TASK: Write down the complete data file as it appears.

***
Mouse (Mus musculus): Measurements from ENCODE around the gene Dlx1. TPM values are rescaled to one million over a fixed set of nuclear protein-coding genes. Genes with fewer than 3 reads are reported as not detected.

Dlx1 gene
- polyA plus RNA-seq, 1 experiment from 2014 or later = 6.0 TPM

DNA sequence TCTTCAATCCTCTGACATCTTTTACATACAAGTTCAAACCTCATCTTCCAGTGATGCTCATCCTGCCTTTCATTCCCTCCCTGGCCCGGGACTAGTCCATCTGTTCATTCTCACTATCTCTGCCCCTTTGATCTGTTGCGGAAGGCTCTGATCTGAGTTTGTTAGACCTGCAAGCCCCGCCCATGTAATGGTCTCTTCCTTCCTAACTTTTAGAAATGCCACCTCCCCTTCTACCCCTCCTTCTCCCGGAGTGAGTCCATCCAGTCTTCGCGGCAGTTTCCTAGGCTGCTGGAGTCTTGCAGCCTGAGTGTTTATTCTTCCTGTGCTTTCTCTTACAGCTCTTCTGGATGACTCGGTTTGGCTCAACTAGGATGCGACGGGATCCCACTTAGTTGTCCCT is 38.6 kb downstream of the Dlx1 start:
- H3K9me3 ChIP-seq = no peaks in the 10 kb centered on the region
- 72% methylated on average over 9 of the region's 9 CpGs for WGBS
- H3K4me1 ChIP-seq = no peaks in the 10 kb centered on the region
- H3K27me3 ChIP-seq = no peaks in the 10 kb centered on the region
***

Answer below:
Mouse (Mus musculus): Measurements from ENCODE around the gene Dlx1. TPM values are rescaled to one million over a fixed set of nuclear protein-coding genes. Genes with fewer than 3 reads are reported as not detected.

Dlx1 gene
- polyA plus RNA-seq, 1 experiment from 2014 or later = 6.0 TPM

DNA sequence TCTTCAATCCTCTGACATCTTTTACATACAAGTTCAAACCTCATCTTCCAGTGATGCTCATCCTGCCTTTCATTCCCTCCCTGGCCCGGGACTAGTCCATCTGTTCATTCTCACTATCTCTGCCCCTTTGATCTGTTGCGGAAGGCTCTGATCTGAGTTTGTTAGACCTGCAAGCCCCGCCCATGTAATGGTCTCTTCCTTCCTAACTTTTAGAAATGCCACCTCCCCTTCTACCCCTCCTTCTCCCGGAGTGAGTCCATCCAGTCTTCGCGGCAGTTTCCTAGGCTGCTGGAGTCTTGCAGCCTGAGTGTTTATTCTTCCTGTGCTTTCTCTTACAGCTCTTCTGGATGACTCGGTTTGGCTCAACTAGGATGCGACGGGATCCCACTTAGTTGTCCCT is 38.6 kb downstream of the Dlx1 start:
- H3K9me3 ChIP-seq = no peaks in the 10 kb centered on the region
- 72% methylated on average over 9 of the region's 9 CpGs for WGBS
- H3K4me1 ChIP-seq = no peaks in the 10 kb centered on the region
- H3K27me3 ChIP-seq = no peaks in the 10 kb centered on the region